Problems and solutions

A simple but useful exercise

Get a piece of paper and split it in 2 (or create a word document or excel spreadsheet). On one side write all your problems, the big, small and in-between.

Then the other side come up with a solution to each one.

In my experience, I’ve found that this lowers the feeling of overwhelm because once your problem has a solution it’s no longer such a big deal.

The problem could be that you’ve been feeling really tired lately. The solution to that could be getting more sleep by going to bed earlier or eating more nourishing food so that you have more energy throughout the day.

Or perhaps you don’t have enough time to work on your side projects. The solution could be to commit to setting 1hr aside every day. And to cut out or reduce other things that are taking up your time that aren’t important like Netflix.

Once you’re done you’ll have an action plan in front of you and if those problems are really bothering you’ll do something about it.

Why it’s so hard to be yourself

It’s easier said than done.

We grow up having people tell us to be more or less of ourselves.

And for many at a young age you follow the words of those older than you. That’s fine when it comes to things like eating a balanced diet, doing your homework and being kind to people.

But on the flip-side when you’re being told to what career path to pursue or who you should be, I think that’s a problem.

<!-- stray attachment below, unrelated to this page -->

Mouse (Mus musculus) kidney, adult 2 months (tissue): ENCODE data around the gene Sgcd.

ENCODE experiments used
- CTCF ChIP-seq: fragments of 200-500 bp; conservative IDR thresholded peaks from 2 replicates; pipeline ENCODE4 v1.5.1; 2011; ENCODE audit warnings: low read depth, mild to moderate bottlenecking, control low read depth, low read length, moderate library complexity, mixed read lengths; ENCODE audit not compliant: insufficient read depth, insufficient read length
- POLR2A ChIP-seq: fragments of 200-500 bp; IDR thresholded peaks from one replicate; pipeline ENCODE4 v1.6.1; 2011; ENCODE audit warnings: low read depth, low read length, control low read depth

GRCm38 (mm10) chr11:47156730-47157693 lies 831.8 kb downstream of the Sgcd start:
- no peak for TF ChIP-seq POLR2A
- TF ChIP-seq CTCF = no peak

How are you ever going to figure out who you are and be yourself if you’re always listening to other people? Sure this person might mean well and think they’re being helpful but they could also be projecting.

You’ll get told not to pursue something creative because it’s risky, to get a job in a particular sector because it’s more stable, to dress in differently… the list goes on. But often this advice has nothing to do with your happiness or life goals, it’s about conformity, a lack of belief, other peoples discomfort or even control.

And if you listen to all these voices and follow along with what you’re told you slowly start being less and less yourself and therefore less happy.

It’s not much fun living your life as an actor and allowing everyone else to direct.

And so in order to ‘simply’ be yourself you have to let go of all that stuff and be okay with other people being frustrated that you won’t do what they say.

In exchange for that, you get to be you.

Life changing habits: Daily mantras

A tool I use to sort of re-calibrate so that my intentions are focused on a specific thing.

When I was looking for a job in the past I did daily mantras for at least a month then I ended up getting 3 job offers within the space of a few weeks.

I get that some people don’t believe in the power of mantras but I’m not saying it’s a magic fix. It’s more a case of what you focus on grows, it sort of becomes in sociological terms a self fulfilling prophecy. I’m a big believer that if you don’t think it’ll work then it probably won’t.

And if you don’t trust me trust Henry Ford who said ‘Whether you think you can, or you think you can’t – you’re right.’

It’s been life changing for me because the things I’ve declared have come to pass. I try and focusing on bringing more of the good stuff in and letting the stuff no longer serving me fall away and mantras help with that.

Why sometimes you should do what you’re told